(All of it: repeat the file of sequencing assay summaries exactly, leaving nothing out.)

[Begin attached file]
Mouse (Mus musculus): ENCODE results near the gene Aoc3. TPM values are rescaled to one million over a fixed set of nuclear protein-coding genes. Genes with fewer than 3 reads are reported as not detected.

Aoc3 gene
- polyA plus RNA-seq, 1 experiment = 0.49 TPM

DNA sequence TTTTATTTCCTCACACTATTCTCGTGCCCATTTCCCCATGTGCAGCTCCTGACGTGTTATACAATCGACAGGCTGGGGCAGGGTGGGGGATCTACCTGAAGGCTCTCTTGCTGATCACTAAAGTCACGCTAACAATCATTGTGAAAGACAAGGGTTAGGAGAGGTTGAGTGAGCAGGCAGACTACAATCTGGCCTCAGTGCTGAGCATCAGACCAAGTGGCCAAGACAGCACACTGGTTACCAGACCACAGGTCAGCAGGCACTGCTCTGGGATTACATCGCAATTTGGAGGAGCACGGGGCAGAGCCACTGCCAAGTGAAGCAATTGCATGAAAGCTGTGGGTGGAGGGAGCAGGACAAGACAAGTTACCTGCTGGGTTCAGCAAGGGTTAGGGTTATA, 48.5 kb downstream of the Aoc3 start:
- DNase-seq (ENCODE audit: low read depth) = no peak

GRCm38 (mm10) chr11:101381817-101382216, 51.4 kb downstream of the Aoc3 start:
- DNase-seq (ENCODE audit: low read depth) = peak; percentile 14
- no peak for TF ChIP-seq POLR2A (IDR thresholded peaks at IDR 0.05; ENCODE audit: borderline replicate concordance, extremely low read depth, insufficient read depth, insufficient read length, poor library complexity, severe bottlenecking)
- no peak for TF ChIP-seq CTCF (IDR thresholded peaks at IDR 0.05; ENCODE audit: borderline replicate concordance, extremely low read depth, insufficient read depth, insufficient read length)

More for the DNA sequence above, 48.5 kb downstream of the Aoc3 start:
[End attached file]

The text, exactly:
Mouse (Mus musculus): ENCODE results near the gene Aoc3. TPM values are rescaled to one million over a fixed set of nuclear protein-coding genes. Genes with fewer than 3 reads are reported as not detected.

Aoc3 gene
- polyA plus RNA-seq, 1 experiment = 0.49 TPM

DNA sequence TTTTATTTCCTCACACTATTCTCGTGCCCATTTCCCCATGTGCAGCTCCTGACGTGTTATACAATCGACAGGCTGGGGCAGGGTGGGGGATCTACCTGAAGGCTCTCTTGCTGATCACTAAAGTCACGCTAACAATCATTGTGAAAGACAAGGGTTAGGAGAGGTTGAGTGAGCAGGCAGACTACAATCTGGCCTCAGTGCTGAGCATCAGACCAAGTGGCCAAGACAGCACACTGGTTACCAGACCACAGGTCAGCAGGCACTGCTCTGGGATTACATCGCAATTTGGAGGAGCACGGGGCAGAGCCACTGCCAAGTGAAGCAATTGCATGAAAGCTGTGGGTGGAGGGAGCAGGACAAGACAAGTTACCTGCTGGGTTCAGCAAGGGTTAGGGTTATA, 48.5 kb downstream of the Aoc3 start:
- DNase-seq (ENCODE audit: low read depth) = no peak

GRCm38 (mm10) chr11:101381817-101382216, 51.4 kb downstream of the Aoc3 start:
- DNase-seq (ENCODE audit: low read depth) = peak; percentile 14
- no peak for TF ChIP-seq POLR2A (IDR thresholded peaks at IDR 0.05; ENCODE audit: borderline replicate concordance, extremely low read depth, insufficient read depth, insufficient read length, poor library complexity, severe bottlenecking)
- no peak for TF ChIP-seq CTCF (IDR thresholded peaks at IDR 0.05; ENCODE audit: borderline replicate concordance, extremely low read depth, insufficient read depth, insufficient read length)

More for the DNA sequence above, 48.5 kb downstream of the Aoc3 start: